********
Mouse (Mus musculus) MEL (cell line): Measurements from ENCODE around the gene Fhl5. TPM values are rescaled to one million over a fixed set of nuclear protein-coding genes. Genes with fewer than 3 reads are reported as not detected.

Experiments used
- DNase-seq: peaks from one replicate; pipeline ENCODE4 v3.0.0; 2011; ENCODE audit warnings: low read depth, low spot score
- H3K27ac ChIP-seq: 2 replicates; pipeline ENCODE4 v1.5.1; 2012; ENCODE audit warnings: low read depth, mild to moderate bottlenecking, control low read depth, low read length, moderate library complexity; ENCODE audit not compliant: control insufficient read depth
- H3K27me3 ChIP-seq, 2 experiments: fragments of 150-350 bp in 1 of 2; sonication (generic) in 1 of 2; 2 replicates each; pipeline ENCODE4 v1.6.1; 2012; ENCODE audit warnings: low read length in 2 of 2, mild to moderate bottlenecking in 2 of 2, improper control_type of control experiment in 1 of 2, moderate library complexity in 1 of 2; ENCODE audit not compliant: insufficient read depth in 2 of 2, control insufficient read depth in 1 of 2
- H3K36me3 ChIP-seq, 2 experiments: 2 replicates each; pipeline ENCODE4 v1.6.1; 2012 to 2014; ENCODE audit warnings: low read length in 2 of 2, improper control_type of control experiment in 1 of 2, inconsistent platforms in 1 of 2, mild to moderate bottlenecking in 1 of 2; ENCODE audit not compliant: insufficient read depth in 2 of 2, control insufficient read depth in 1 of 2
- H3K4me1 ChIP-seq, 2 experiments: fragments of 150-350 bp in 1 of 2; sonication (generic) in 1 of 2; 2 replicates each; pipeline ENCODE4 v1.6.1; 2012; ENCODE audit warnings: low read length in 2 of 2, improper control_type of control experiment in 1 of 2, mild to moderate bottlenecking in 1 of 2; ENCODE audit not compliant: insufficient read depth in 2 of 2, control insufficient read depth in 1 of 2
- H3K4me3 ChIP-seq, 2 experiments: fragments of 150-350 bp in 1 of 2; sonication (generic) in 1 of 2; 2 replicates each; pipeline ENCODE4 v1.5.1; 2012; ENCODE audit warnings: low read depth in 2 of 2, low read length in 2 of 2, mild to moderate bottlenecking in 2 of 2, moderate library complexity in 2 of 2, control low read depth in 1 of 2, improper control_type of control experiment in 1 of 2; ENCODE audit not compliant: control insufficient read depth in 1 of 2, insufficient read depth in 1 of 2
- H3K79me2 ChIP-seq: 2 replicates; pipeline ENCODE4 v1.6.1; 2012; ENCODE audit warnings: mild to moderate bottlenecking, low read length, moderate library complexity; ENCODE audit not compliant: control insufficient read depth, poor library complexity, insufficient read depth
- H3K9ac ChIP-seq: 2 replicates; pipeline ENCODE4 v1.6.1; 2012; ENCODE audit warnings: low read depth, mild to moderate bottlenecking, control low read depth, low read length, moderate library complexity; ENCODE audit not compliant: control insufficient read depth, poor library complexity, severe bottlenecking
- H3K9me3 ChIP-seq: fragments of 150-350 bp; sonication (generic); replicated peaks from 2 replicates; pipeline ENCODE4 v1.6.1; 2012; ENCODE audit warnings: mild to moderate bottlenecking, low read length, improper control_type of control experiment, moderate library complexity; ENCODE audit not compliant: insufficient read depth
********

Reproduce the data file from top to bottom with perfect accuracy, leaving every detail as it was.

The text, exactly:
Mouse (Mus musculus) MEL (cell line): Measurements from ENCODE around the gene Fhl5. TPM values are rescaled to one million over a fixed set of nuclear protein-coding genes. Genes with fewer than 3 reads are reported as not detected.

Experiments used
- DNase-seq: peaks from one replicate; pipeline ENCODE4 v3.0.0; 2011; ENCODE audit warnings: low read depth, low spot score
- H3K27ac ChIP-seq: 2 replicates; pipeline ENCODE4 v1.5.1; 2012; ENCODE audit warnings: low read depth, mild to moderate bottlenecking, control low read depth, low read length, moderate library complexity; ENCODE audit not compliant: control insufficient read depth
- H3K27me3 ChIP-seq, 2 experiments: fragments of 150-350 bp in 1 of 2; sonication (generic) in 1 of 2; 2 replicates each; pipeline ENCODE4 v1.6.1; 2012; ENCODE audit warnings: low read length in 2 of 2, mild to moderate bottlenecking in 2 of 2, improper control_type of control experiment in 1 of 2, moderate library complexity in 1 of 2; ENCODE audit not compliant: insufficient read depth in 2 of 2, control insufficient read depth in 1 of 2
- H3K36me3 ChIP-seq, 2 experiments: 2 replicates each; pipeline ENCODE4 v1.6.1; 2012 to 2014; ENCODE audit warnings: low read length in 2 of 2, improper control_type of control experiment in 1 of 2, inconsistent platforms in 1 of 2, mild to moderate bottlenecking in 1 of 2; ENCODE audit not compliant: insufficient read depth in 2 of 2, control insufficient read depth in 1 of 2
- H3K4me1 ChIP-seq, 2 experiments: fragments of 150-350 bp in 1 of 2; sonication (generic) in 1 of 2; 2 replicates each; pipeline ENCODE4 v1.6.1; 2012; ENCODE audit warnings: low read length in 2 of 2, improper control_type of control experiment in 1 of 2, mild to moderate bottlenecking in 1 of 2; ENCODE audit not compliant: insufficient read depth in 2 of 2, control insufficient read depth in 1 of 2
- H3K4me3 ChIP-seq, 2 experiments: fragments of 150-350 bp in 1 of 2; sonication (generic) in 1 of 2; 2 replicates each; pipeline ENCODE4 v1.5.1; 2012; ENCODE audit warnings: low read depth in 2 of 2, low read length in 2 of 2, mild to moderate bottlenecking in 2 of 2, moderate library complexity in 2 of 2, control low read depth in 1 of 2, improper control_type of control experiment in 1 of 2; ENCODE audit not compliant: control insufficient read depth in 1 of 2, insufficient read depth in 1 of 2
- H3K79me2 ChIP-seq: 2 replicates; pipeline ENCODE4 v1.6.1; 2012; ENCODE audit warnings: mild to moderate bottlenecking, low read length, moderate library complexity; ENCODE audit not compliant: control insufficient read depth, poor library complexity, insufficient read depth
- H3K9ac ChIP-seq: 2 replicates; pipeline ENCODE4 v1.6.1; 2012; ENCODE audit warnings: low read depth, mild to moderate bottlenecking, control low read depth, low read length, moderate library complexity; ENCODE audit not compliant: control insufficient read depth, poor library complexity, severe bottlenecking
- H3K9me3 ChIP-seq: fragments of 150-350 bp; sonication (generic); replicated peaks from 2 replicates; pipeline ENCODE4 v1.6.1; 2012; ENCODE audit warnings: mild to moderate bottlenecking, low read length, improper control_type of control experiment, moderate library complexity; ENCODE audit not compliant: insufficient read depth